2 November 2021

Catholicism and Historicism: The Lost Chapels of the ‘Collegio Irlandese’ and the ‘Collegio Teutonico’ in Rome

gta, ETH Zurich/Swiss Institute in Rome

Erin Giffin (I Tatti, The Harvard University Center for Italian Renaissance Studies)
Nora Guggenbühler (University of Zurich)

Jasper seeks to contribute to the understanding of architectural copying. This he does by questioning the prominence which archaeological copies acquired as mediators in the problematic relationship of Catholicism and historicism. In this contribution to the DocTalks, Jasper will present his most recent archival findings. The findings relate to two chapels in Rome. These chapels were created in the late 19th century and destroyed in the 1960s. If Irish and German priests of this period travelled to Rome to study theology, they lived their devotional lives in these buildings.


‘Il nostro programma’: Architettura and the Union of Fascist Architects’ Quest for Power

University College London / Swiss Institute in Rome

Respondent: Silvia Balzan (University of Basel)

During the 1930s, architectural reviews in Italy reflected the State’s desire to entrust the materialisation of its mythology into the architectural world. Through an analysis of state sponsored journals, my aim is to expose how periodicals became a real instrument of propaganda and a clear mirror of the effervescent architectural culture under the auspices of fascism. I will explore how the periodical Architettura – the Union of Fascist Architects official publication – became an ideal platform to stage the ideological and material associations between architecture and politics, and how it allowed the Union to strengthen its own control. My analysis situates a shift in attitudes with both the proclamation of the Empire in 1936 and the desire to totalitarianism expressed by the Sindacato Nazionale Fascista Architetti and its protagonists. I argue that the Union’s desire for unity led its leaders to plan the development of an architecture of power both at home and in the colonies; an imperial architecture for the fascist “civilization” which would, in sum, reflect its own authority over the profession. In this context, Architettura and the other state sponsored periodicals played a crucial role in disseminating the new agenda of the Sindacato Nazionale Fascista Architetti.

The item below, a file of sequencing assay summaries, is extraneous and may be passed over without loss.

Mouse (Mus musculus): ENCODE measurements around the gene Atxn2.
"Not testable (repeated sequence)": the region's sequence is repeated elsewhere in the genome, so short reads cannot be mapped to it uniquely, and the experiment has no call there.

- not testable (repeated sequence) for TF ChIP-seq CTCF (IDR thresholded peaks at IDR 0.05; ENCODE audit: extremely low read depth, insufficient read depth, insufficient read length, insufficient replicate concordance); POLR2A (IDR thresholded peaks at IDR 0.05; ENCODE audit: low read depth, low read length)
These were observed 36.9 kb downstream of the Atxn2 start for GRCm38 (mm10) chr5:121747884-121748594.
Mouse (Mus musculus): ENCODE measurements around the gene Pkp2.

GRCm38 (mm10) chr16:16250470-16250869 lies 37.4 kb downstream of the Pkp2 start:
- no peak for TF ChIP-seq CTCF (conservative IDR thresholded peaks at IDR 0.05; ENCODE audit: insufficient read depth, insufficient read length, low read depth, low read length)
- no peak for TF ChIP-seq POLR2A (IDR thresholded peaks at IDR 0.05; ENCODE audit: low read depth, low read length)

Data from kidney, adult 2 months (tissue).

A review of Rationalist oriented publications Casabella and Domus should disclose the reality of theses aspirations, emphasising how divergent interpretations and critics against the Union led dissident voices to stand up.

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